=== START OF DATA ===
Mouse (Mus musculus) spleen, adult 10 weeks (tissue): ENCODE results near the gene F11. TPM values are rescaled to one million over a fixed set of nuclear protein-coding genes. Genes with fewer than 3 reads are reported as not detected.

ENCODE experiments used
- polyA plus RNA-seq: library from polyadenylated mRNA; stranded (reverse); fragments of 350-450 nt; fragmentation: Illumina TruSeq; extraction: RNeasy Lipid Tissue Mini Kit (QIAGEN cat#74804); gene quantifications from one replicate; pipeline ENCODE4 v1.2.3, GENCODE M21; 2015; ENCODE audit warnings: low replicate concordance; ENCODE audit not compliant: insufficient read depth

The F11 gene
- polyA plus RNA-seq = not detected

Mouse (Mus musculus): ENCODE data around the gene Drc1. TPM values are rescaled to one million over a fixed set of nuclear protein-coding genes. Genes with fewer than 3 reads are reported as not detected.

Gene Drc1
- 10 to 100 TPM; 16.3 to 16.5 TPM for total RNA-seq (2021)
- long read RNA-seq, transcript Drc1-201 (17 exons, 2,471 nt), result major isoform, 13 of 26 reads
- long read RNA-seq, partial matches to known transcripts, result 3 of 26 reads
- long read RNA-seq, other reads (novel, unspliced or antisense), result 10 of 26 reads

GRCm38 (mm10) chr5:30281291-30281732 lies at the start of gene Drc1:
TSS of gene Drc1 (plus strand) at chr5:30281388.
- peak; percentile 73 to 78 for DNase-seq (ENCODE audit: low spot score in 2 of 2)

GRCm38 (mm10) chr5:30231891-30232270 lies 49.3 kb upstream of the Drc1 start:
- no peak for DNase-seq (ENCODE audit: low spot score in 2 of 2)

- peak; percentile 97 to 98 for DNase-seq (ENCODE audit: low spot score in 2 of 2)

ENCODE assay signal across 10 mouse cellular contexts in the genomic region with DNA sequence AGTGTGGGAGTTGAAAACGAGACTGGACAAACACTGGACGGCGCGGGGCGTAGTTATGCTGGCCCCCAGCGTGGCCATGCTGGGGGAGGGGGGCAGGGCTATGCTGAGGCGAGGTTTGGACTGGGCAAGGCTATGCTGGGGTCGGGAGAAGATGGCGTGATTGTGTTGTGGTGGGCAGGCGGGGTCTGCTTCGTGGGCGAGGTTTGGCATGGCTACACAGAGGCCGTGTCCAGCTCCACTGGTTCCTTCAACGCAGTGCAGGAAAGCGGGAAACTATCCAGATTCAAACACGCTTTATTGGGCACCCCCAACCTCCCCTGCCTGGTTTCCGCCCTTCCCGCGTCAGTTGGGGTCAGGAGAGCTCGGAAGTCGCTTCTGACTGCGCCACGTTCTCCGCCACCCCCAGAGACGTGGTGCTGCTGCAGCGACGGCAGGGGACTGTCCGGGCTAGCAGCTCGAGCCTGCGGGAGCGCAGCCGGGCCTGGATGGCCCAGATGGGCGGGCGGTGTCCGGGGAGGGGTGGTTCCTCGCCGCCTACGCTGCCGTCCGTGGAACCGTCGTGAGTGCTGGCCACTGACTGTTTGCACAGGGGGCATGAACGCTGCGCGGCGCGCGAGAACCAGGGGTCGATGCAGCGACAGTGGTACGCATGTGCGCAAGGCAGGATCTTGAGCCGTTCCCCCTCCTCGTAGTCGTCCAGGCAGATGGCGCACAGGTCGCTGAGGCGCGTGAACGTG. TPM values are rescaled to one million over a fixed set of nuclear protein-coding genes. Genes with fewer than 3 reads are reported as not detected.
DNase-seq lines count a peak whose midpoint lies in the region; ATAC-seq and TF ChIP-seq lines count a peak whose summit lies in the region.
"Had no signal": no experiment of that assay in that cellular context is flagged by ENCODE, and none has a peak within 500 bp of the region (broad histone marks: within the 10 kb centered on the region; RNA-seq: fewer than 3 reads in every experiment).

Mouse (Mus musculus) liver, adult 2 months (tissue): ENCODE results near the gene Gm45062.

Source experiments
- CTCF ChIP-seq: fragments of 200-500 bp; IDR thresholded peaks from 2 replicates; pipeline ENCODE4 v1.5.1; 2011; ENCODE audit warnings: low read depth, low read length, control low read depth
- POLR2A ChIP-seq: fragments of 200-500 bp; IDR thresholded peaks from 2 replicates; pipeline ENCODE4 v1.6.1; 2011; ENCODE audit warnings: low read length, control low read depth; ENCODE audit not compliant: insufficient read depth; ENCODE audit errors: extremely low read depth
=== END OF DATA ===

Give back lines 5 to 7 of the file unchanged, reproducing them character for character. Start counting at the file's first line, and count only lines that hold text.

- polyA plus RNA-seq = not detected

Mouse (Mus musculus): ENCODE data around the gene Drc1. TPM values are rescaled to one million over a fixed set of nuclear protein-coding genes. Genes with fewer than 3 reads are reported as not detected.

Gene Drc1